Art for all, and less light pollution for birds
By Ilana DeBare
Bay Area residents will receive a sparkling nighttime gift this month when the Bay Lights art installation on the Bay Bridge goes live again permanently.
Bay Area birds are getting a gift too – a reduction in light pollution along the western span of the Bay Bridge.
This month, as an outgrowth of the Bay Lights rekindling, CalTrans replaced the old bulbs lighting the bridge roadway with new LED fixtures that are both more energy-efficient and more narrowly targeted on the traffic lanes.
The new LED fixtures are good for birds and wildlife in several ways:
- Much less nighttime light will spill over onto Bay waters, decreasing the disturbance to resting water birds and other marine life.
Reduced glare from fixed lighting will be better for overhead migrating birds that rely on seeing the stars to navigate.
- Finally, greater energy efficiency means less of a contribution to climate change, a major threat to wildlife in coming decades.
The lighting improvements grew out of a year-long partnership between Golden Gate Bird Alliance, Caltrans, and Illuminate, the sponsor of the Bay Lights public art installation.
“This is a great example of creative people from the public and private sector collaborating to do something wonderful for people and for wildlife in a way that’s a model for the rest of the country,” said Golden Gate Bird Alliance Executive Director Cindy Margulis.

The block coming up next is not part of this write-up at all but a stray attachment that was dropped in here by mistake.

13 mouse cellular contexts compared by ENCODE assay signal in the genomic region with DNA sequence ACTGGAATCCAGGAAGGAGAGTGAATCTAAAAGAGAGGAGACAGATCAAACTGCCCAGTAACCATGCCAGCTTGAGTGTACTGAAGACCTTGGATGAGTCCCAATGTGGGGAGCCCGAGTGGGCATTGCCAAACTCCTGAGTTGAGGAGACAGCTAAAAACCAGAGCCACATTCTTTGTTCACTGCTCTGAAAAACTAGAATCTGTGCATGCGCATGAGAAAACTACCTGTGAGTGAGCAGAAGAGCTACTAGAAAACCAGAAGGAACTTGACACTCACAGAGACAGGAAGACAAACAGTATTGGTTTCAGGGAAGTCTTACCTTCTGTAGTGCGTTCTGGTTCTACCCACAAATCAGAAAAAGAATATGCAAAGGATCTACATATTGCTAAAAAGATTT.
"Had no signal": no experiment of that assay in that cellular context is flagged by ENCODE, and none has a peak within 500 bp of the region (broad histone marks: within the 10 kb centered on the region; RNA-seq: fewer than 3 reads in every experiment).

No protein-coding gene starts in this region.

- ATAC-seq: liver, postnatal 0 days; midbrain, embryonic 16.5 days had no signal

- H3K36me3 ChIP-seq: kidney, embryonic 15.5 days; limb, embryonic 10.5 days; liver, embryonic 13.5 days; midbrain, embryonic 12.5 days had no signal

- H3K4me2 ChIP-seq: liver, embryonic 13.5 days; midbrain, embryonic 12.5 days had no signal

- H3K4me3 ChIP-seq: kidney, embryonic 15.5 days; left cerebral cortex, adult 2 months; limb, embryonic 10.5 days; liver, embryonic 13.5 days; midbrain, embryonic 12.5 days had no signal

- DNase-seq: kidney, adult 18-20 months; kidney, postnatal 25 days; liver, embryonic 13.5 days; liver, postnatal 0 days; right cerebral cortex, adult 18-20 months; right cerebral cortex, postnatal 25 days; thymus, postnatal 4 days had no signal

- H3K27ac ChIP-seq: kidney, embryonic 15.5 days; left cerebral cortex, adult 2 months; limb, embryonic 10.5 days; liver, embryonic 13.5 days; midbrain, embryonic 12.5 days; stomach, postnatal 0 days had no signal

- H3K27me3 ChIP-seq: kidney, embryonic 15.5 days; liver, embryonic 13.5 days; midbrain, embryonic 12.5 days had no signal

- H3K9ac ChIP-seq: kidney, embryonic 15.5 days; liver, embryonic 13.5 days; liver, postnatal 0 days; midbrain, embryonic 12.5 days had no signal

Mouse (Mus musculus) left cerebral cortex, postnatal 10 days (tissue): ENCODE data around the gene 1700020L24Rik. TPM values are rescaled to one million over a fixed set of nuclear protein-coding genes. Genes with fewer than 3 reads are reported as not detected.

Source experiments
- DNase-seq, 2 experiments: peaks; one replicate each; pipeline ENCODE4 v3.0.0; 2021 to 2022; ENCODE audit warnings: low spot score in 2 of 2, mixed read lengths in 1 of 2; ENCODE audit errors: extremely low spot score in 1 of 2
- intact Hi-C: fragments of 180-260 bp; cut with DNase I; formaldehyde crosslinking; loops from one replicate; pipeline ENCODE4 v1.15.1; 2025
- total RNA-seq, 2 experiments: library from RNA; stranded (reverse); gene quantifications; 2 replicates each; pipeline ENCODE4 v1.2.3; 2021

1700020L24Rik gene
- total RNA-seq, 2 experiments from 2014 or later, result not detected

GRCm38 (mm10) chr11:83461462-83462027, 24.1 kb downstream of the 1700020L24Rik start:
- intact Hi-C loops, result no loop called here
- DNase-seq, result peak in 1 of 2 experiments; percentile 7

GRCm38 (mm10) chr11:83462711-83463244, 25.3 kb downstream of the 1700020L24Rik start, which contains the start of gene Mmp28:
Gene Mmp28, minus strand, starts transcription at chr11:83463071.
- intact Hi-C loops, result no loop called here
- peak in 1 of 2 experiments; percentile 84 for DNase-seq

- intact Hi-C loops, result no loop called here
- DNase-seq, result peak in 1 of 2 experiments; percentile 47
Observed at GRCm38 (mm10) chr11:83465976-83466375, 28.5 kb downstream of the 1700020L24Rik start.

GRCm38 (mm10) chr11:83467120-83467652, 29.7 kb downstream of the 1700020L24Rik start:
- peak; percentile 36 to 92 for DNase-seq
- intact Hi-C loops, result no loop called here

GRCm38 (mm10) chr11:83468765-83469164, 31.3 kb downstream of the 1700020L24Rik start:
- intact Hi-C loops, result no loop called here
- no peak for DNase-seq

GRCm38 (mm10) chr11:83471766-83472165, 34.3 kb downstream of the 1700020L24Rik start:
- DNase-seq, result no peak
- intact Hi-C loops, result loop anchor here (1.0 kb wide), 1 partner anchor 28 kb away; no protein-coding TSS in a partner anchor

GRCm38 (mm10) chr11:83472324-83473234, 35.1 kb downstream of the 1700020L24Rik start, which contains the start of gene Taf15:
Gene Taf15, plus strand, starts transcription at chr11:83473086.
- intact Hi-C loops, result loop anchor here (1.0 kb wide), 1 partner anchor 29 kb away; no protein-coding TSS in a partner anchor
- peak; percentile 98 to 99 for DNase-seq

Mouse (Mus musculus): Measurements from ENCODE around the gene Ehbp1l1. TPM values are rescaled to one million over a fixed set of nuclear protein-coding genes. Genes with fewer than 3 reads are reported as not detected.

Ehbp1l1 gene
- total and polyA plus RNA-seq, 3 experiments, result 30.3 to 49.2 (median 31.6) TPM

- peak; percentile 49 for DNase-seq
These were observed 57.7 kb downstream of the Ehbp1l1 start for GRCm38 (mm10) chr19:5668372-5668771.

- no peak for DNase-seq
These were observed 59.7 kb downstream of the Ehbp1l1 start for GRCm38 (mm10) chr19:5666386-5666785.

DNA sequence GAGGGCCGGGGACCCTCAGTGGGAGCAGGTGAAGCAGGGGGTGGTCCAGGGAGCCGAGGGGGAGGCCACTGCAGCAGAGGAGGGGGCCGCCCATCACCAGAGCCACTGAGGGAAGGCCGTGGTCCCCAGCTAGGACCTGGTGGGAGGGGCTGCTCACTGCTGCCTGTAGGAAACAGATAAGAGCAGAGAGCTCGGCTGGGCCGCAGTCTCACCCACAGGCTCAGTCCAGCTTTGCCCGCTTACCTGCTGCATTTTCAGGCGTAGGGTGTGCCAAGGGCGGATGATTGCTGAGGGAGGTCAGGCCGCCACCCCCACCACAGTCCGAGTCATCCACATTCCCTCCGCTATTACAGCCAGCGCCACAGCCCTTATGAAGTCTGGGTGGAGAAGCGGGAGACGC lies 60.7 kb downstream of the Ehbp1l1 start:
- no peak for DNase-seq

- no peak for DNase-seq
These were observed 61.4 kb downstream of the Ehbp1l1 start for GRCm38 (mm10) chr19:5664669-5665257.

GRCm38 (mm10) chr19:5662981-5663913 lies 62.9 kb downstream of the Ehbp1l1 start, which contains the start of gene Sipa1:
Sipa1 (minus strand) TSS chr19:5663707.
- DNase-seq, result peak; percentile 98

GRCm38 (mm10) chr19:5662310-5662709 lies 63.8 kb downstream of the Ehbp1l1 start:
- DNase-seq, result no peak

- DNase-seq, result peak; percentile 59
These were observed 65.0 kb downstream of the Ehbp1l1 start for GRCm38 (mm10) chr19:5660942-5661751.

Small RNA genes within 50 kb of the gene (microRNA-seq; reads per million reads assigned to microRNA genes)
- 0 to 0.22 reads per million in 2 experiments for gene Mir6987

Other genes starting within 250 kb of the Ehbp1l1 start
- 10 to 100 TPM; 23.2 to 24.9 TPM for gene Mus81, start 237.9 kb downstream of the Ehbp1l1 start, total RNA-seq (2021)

“Our relationship with Audubon is proof positive that art and the environment can work together in big beautiful ways,” said Ben Davis, CEO and founder of Illuminate.
Bay Lights – a monumental, computer-driven display of moving lights on the cables of the Bay Bridge, between San Francisco and Yerba Buena Island – was first mounted in March 2013. Created by artist Leo Villareal, the project was originally planned as a temporary two-year installation and shut down in March 2015.
But public response was so enthusiastic that organizers raised $4 million to turn it into a permanent feature of the bridge, to be maintained by CalTrans for at least the next decade. On January 30, Bay Lights will be re-kindled as part of the festivities leading up to the Super Bowl.
Golden Gate Bird Alliance approached the Bay Lights organizers more than a year ago about the project’s potential impacts on wildlife. During discussions that included Caltrans engineers and biologists, it was determined that the old high-pressure sodium lights serving traffic on the bridge were more problematic for wildlife than the 25,000 new low-wattage LEDs in the art installation.
Unlike LEDs, the old sodium lights were not well-aimed and thus produced a lot of ambient glare and light spillage onto the Bay’s surface waters.
“They were wasting light that was intended for human safety on the bridge, and sending it into places that were harmful to wildlife,” Margulis said. “Think about how humans feel when their circadian rhythm is disrupted by lights at night. This was doing the same thing to birds and the whole ecosystem in the water.”
Replacing the old sodium lights with LEDs on the 150 poles of the bridge’s western span will reduce the glow by 50 percent, and ensure that the light is properly focused on the roadway where drivers need it.
LED fixtures will also use an estimated 30 percent less energy. They’ll last longer than the old sodium lights – 10 to 15 years instead of two to three years. By using less energy, they also save taxpayer money.
The new LED fixtures also offer aesthetic benefits – being visually consistent with the Bay Lights artwork.
“This will bring the bridge into illumination harmony,” said Davis.
“Publicly accessible art and protecting wildlife are passionate values for so many of us in the Bay Area,” said Margulis. “It’s inspiring to see how art, conservation, and smart engineering can come together to create a great project on this landmark bridge.”
Learn more about the challenges posed to birds by urban lights: See our Lights Out for Birds page.